Or dwell with Luxury, in th’ enchanted bowers

Where taste and wealth exert creative powers?

Favour’d of heaven! O Genius! are they thine,

When round thy brow the wreaths of glory shine;

While rapture gazes on thy radiant way,

Midst the bright realms of clear and mental day?

No! sacred joys! ’tis yours to dwell enshrined,

Most fondly cherish’d, in the purest mind;

To twine with flowers those loved, endearing ties,

On earth so sweet—so perfect in the skies!

Nursed in the lap of solitude and shade,

The violet smiles, embosom’d in the glade

There sheds her spirit on the lonely gale,

Gem of seclusion! treasure of the vale!

Thus, far retired from life’s tumultuous road,

Domestic Bliss has fixed her calm abode

Where hallow’d Innocence and sweet Repose

May strew her shadowy path with many a rose.

As, when dread thunder shakes the troubled sky,

The cherub, Infancy, can close its eye,

And sweetly smile, unconscious of a tear,

While viewless angels wave their pinions near;

Thus, while around the storms of Discord roll,

Borne on resistless wing from pole to pole,

While War’s red lightnings desolate the ball,

And thrones and empires in destruction fall;

Then calm as evening on the silvery wave,

When the wind slumbers in the ocean cave,

She dwells unruffled, in her bower of rest,

Her empire Home!—her throne, Affection’s breast!

For her, sweet Nature wears her loveliest blooms,

And softer sunshine every scene illumes.

When Spring awakes the spirit of the breeze,

Whose light wing undulates the sleeping seas;

When Summer, waving her creative wand,

Bids verdure smile, and glowing life expand;

Or Autumn’s pencil sheds, with magic trace,

O’er fading lowliness, a moonlight grace;

Oh! still for her, through Nature’s boundless reign,

No charm is lost, no beauty blooms in vain;

While mental peace, o’er every prospect bright,

Throws mellowing tints and harmonising light!

Lo! borne on clouds, in rushing might sublime,

Stern Winter, bursting from the polar clime,

Triumphant waves his signal-torch on high,

The blood-red meteor of the northern sky!

And high through darkness rears his giant-form,

His throne the billow, and his flag the storm!

Yet then, when bloom and sunshine are no more,

And the wild surges foam along the shore,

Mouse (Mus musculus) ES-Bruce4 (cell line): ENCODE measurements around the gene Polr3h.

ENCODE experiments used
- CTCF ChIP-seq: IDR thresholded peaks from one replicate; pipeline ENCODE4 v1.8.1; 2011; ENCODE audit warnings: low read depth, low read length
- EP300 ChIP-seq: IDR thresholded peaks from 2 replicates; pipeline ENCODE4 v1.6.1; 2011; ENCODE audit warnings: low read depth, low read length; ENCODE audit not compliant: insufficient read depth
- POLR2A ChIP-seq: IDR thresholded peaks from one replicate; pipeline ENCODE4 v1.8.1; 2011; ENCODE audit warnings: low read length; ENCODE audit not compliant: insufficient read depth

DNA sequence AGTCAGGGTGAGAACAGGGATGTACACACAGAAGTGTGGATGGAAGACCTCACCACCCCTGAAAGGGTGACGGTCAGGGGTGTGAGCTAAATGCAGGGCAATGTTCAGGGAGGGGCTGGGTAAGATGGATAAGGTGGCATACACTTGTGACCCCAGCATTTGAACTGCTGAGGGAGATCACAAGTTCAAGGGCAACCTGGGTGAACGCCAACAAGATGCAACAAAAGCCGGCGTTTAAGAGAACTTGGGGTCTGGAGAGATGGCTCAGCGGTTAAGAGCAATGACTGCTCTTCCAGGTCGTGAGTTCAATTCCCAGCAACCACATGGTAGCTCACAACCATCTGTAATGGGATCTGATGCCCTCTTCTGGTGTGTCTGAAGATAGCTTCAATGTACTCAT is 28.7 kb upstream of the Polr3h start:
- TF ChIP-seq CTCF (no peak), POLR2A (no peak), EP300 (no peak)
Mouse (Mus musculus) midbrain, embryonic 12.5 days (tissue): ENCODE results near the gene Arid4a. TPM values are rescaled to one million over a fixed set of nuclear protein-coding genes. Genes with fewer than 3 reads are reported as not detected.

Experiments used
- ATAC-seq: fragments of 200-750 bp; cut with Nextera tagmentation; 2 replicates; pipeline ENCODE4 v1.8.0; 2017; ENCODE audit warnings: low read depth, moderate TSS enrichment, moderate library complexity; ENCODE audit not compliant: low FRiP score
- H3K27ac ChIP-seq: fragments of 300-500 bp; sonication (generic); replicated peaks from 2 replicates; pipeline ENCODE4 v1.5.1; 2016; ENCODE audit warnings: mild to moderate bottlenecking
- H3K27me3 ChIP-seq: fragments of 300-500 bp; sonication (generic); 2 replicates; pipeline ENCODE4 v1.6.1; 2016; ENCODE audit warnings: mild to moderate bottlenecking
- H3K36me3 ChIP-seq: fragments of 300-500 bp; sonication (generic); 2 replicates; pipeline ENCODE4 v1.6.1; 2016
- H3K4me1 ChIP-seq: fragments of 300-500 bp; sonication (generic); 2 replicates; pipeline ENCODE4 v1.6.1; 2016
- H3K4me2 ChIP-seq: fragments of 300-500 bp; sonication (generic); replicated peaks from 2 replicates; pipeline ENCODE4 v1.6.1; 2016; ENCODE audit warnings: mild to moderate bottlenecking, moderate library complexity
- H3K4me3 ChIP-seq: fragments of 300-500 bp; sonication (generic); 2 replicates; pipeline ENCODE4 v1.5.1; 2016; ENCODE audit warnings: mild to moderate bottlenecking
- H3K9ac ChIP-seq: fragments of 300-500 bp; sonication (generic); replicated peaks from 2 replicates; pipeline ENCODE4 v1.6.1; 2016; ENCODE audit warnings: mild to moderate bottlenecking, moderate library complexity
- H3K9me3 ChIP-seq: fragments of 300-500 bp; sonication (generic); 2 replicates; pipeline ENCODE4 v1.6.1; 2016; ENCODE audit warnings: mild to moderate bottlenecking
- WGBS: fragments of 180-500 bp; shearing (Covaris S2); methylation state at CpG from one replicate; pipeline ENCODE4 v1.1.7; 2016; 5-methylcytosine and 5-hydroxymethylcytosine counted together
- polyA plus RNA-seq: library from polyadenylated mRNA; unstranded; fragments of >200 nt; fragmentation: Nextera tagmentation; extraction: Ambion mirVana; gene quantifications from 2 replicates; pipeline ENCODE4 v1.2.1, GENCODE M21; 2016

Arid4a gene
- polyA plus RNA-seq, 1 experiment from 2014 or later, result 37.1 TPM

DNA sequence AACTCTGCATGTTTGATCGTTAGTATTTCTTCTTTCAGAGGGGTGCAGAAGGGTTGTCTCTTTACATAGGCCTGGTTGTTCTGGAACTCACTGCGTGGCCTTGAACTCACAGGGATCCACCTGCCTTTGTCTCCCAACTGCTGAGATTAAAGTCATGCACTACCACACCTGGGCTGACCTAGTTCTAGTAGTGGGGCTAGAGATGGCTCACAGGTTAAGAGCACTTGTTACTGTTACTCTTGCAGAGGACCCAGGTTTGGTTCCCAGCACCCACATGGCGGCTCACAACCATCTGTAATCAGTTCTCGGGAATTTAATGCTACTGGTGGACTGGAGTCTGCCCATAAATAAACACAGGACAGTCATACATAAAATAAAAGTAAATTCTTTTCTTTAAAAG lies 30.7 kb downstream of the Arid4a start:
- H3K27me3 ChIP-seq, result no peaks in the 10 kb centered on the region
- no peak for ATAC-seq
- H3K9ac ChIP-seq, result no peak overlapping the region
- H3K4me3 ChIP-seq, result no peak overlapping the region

Domestic Bliss, thy heaven is still serene,

Thy star unclouded, and thy myrtle green!

Thy fane of rest no raging storms invade—

Sweet peace is thine, the seraph of the shade!

Clear through the day, her light around thee glows,

And gilds the midnight of thy deep repose!

—Hail, sacred Home! where soft Affection’s hand

With flowers of Eden twines her magic band!

Where pure and bright the social ardours rise,

Concentring all their holiest energies!—

When wasting toil has dimm’d the vital flame,

And every power deserts the sinking frame,

Exhausted nature still from sleep implores

The charm that lulls, the manna that restores!

Thus, when oppress’d with rude, tumultuous cares,

To thee, sweet Home! the fainting mind repairs;

Still to thy breast, a wearied pilgrim, flies,

Her ark of refuge from uncertain skies!

Bower of repose! when, torn from all we love,

Through toil we struggle, or through distance rove;

To thee we turn, still faithful, from afar—

Thee, our bright vista! thee, our magnet-star!

And from the martial field, the troubled sea,

Unfetter’d thought still roves to bliss and thee!

When ocean-sounds in awful slumber die,

No wave to murmur, and no gale to sigh;

Wide o’er the world when Peace and Midnight reign,

And the moon trembles on the sleeping main;

At that still hour, the sailor wakes to keep,

Midst the dead calm, the vigil of the deep!

No gleaming shores his dim horizon bound,

All heaven—and sea—and solitude—around!

Then, from the lonely deck, the silent helm,